The bill would allow employers to continue to offer gold-level benefit plans, a key distinction from Medicare for All, which would get rid of private insurance.
In a phone call with reporters on Wednesday, DeLauro argued it was important for people to be able to make their own choice about health benefits, “and not one day be stripped of what they do know.”
“We were really trying to meet that need of people to make an informed choice of where they want to be,” she said.
Schakowsky suggested a full transition to single-payer could come at a later date, but that it might not be the best starting point. “It makes the transition to universal health care much easier to build on what we have now,” she said.
It’s just one of several competing bills that Democrats have brought forward in recent months to reform the nation’s health care system — and just as the landmark Affordable Care Act
comes under renewed legal assault from the Trump administration.
Reps. Pramila Jayapal and Debbie Dingell have introduced a more generous version of Vermont Sen. Bernie Sanders’ Medicare for All bill in the House, and it has won support from 108 Democratic cosponsors. That bill would include a two-year transition period, at the end of which every American would receive comprehensive coverage under the same plan.
Medicare for America differs from Jayapal’s plan in a notable respect: It comes with built-in ways to pay for the program’s cost.
DeLauro and Schakowsky would pull together revenue by increasing the Medicare payroll tax, hiking excise taxes on tobacco, beer, wine, liquor and sugary drinks, scrapping the 2017 GOP tax cuts and slapping a 5% surtax on individuals with an adjusted gross income above $500,000.
In the phone call on Wednesday, DeLauro brushed off concerns about divides within the Democratic Party and said she didn’t view anything about her proposal as adversarial.
“You have to put this in context. It wasn’t that long ago where the debate was whether or not we were going to be able to cover people with a pre-existing condition,” she said of the Affordable Care Act debate. “It is really rather remarkable that what we are doing, from whatever iteration you are from, is discussing the issue of universal health care.”
“There may be others who see this as a divide,” she added. “I don’t see it as a divide. I hope that it is a healthy, robust debate about one of the most pressing issues on the mind of the public.”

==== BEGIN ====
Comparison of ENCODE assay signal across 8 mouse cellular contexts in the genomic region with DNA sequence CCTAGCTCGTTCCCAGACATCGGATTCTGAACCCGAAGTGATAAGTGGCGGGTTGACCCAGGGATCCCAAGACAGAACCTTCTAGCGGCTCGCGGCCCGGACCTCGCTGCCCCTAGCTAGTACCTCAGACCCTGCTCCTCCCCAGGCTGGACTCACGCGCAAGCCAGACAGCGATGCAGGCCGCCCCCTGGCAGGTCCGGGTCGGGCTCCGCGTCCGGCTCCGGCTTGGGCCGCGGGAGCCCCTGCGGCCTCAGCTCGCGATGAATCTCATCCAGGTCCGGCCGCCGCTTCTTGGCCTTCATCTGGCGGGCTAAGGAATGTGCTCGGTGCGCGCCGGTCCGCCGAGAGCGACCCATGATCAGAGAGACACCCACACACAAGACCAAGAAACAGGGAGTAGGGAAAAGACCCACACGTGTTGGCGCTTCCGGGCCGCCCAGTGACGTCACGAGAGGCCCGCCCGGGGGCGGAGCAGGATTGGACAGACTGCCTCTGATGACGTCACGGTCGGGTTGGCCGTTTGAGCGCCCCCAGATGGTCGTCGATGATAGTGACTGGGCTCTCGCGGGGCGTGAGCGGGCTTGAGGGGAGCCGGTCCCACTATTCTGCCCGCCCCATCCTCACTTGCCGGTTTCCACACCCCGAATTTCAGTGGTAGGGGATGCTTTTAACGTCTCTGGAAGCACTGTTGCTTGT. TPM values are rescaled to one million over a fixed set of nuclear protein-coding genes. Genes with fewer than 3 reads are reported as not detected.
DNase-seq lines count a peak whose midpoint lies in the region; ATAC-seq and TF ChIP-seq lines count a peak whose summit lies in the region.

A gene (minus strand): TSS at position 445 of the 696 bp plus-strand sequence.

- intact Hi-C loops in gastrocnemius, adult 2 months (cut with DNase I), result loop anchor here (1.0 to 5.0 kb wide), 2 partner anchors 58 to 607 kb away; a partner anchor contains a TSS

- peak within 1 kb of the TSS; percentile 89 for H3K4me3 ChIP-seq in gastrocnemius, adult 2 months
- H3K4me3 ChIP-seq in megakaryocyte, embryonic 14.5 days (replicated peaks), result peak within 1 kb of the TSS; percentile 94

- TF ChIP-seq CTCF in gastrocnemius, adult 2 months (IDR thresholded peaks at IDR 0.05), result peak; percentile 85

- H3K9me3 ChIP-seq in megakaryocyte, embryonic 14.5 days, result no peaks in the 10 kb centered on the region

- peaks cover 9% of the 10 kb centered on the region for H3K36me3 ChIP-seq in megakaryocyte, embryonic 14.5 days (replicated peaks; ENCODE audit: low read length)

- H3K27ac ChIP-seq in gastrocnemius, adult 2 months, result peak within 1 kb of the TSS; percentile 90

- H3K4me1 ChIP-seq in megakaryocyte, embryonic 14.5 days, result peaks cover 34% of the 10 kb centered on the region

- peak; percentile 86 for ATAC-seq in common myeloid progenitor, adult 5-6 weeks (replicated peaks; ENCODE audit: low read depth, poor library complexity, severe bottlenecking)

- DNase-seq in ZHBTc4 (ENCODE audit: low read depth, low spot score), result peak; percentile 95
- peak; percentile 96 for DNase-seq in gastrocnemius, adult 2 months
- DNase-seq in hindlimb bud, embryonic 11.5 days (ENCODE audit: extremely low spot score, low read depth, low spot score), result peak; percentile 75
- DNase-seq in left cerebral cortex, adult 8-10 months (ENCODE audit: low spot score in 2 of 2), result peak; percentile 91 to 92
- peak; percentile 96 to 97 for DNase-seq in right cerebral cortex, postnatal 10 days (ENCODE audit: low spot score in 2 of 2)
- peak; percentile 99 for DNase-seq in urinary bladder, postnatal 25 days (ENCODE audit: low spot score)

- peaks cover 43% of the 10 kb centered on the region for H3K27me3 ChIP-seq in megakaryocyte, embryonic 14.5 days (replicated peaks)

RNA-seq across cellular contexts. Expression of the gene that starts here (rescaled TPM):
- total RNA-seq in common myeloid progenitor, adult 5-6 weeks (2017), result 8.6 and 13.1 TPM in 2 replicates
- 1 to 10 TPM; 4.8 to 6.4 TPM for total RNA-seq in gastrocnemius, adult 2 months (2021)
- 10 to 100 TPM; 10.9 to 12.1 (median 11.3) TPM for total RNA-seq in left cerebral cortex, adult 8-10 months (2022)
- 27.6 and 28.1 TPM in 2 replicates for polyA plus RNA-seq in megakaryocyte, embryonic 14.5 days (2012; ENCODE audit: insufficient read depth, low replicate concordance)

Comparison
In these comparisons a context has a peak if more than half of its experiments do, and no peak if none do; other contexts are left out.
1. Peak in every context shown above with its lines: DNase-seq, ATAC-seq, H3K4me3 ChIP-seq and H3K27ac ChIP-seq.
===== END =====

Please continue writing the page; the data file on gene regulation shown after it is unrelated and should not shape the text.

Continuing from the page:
With the presidential campaign kicking into gear after a midterm election dominated by health care, the issue will take center stage. Frontrunner Joe Biden is at odds with Sanders’ Medicare for All rallying cry, recently calling instead for a more modest Medicare public option.
And Beto O’Rourke has signaled his support for DeLauro’s Medicare for America plan, touting the option to retain private insurance.
“What it says is, if you like your employer-sponsored insurance, you like the network that you’re in, you like the doctors that you can see, you’re happy with that, you can keep it,” he said last month in New Hampshire. “If you do not like your employer-based insurance and want to enroll in Medicare, you can. If you have no insurance whatsoever or if you are under-insured today, you can enroll in Medicare as well.”
Medicare for America also has backing from the Center for American Progress, a left-leaning think tank.
“Consumers who have private insurance through their employer, many of them like the private insurance through their employer,” Neera Tanden, president and CEO of the center, told reporters during the phone call with Schakowsky and DeLauro on Wednesday. “The beauty of this legislation is that it maintains that choice.”
Tanden also pushed back on single-payer plans that would eliminate private insurance — “We think there are legitimate arguments for alternative paths, but we also believe that at the heart of the health care system, the United States has always maintained some degree of choice for consumers,” she said.
Democrats in Congress are grappling over how to handle the issue amid growing support for sweeping change from the progressive grassroots. On Tuesday, the House Rules Committee held the first ever congressional hearing on Medicare for All.
The hearing was cordial; lawmakers and witnesses mostly stuck to the policy effects of Jayapal’s plan. But progressive activist Ady Barkan
, who is dying of ALS, also lit a fire under Democrats’ seats, calling for swift action.
“Some people argue that although Medicare for All is a great idea, we need to move slowly to get there,” Barkan said in his opening statement. “But I needed Medicare for All yesterday. Millions of people need it today. The time to pass this law is now.”
In order to pass their desired health care overhaul, Democrats would have to overcome internal disagreements in the House, win back the Senate, and potentially end the Senate filibuster, which requires 60 votes to approve legislation. They could also try to pass the bill through budget reconciliation, which requires only a simple majority of 51 votes but can limit the subjects a bill can address. Republicans used reconciliation in 2017 to attempt to repeal the Affordable Care Act, but they failed to win enough support for the measure within their own ranks.
A bipartisan effort to expand Medicare, of course, is out of the question.
Oklahoma Rep. Tom Cole, the top Republican on the committee, said Jayapal’s bill was a “socialist proposal that threatens freedom” and emphasized that Republicans have a range of fundamental problems with the concept, such as its provision to allow federal dollars to pay for abortions.
“What Democrats are proposing today would completely change America’s health care system, and not in my view, for the better,” Cole said.
Read more: https://www.cnn.com/2019/05/01/politics/house-democrats-medicare-for-america/index.html